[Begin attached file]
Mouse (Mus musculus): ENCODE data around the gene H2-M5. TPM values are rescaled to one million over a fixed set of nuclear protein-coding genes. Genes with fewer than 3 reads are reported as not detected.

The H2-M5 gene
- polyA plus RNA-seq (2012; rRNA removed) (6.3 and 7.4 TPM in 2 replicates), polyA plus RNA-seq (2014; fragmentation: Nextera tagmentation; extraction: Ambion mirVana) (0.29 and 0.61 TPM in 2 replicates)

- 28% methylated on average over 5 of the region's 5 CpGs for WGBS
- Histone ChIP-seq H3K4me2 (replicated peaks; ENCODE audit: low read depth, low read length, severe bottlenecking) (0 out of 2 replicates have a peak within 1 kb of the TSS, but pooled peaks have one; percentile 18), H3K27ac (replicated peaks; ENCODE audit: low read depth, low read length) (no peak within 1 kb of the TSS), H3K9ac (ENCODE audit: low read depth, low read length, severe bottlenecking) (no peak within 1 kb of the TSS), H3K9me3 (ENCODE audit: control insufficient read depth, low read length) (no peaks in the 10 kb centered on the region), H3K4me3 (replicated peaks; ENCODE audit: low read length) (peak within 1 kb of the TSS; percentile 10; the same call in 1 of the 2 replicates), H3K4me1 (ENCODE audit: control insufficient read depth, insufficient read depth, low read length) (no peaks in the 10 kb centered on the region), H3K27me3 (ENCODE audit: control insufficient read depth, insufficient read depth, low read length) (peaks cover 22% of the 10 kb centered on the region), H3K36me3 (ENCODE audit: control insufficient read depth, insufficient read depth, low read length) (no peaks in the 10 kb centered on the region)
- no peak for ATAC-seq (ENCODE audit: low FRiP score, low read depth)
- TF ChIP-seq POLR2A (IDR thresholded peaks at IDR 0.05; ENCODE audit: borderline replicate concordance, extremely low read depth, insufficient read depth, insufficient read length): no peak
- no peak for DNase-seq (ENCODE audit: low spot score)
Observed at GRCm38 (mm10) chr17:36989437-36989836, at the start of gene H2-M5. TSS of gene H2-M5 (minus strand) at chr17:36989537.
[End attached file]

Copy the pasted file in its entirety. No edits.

Mouse (Mus musculus): ENCODE data around the gene H2-M5. TPM values are rescaled to one million over a fixed set of nuclear protein-coding genes. Genes with fewer than 3 reads are reported as not detected.

The H2-M5 gene
- polyA plus RNA-seq (2012; rRNA removed) (6.3 and 7.4 TPM in 2 replicates), polyA plus RNA-seq (2014; fragmentation: Nextera tagmentation; extraction: Ambion mirVana) (0.29 and 0.61 TPM in 2 replicates)

- 28% methylated on average over 5 of the region's 5 CpGs for WGBS
- Histone ChIP-seq H3K4me2 (replicated peaks; ENCODE audit: low read depth, low read length, severe bottlenecking) (0 out of 2 replicates have a peak within 1 kb of the TSS, but pooled peaks have one; percentile 18), H3K27ac (replicated peaks; ENCODE audit: low read depth, low read length) (no peak within 1 kb of the TSS), H3K9ac (ENCODE audit: low read depth, low read length, severe bottlenecking) (no peak within 1 kb of the TSS), H3K9me3 (ENCODE audit: control insufficient read depth, low read length) (no peaks in the 10 kb centered on the region), H3K4me3 (replicated peaks; ENCODE audit: low read length) (peak within 1 kb of the TSS; percentile 10; the same call in 1 of the 2 replicates), H3K4me1 (ENCODE audit: control insufficient read depth, insufficient read depth, low read length) (no peaks in the 10 kb centered on the region), H3K27me3 (ENCODE audit: control insufficient read depth, insufficient read depth, low read length) (peaks cover 22% of the 10 kb centered on the region), H3K36me3 (ENCODE audit: control insufficient read depth, insufficient read depth, low read length) (no peaks in the 10 kb centered on the region)
- no peak for ATAC-seq (ENCODE audit: low FRiP score, low read depth)
- TF ChIP-seq POLR2A (IDR thresholded peaks at IDR 0.05; ENCODE audit: borderline replicate concordance, extremely low read depth, insufficient read depth, insufficient read length): no peak
- no peak for DNase-seq (ENCODE audit: low spot score)
Observed at GRCm38 (mm10) chr17:36989437-36989836, at the start of gene H2-M5. TSS of gene H2-M5 (minus strand) at chr17:36989537.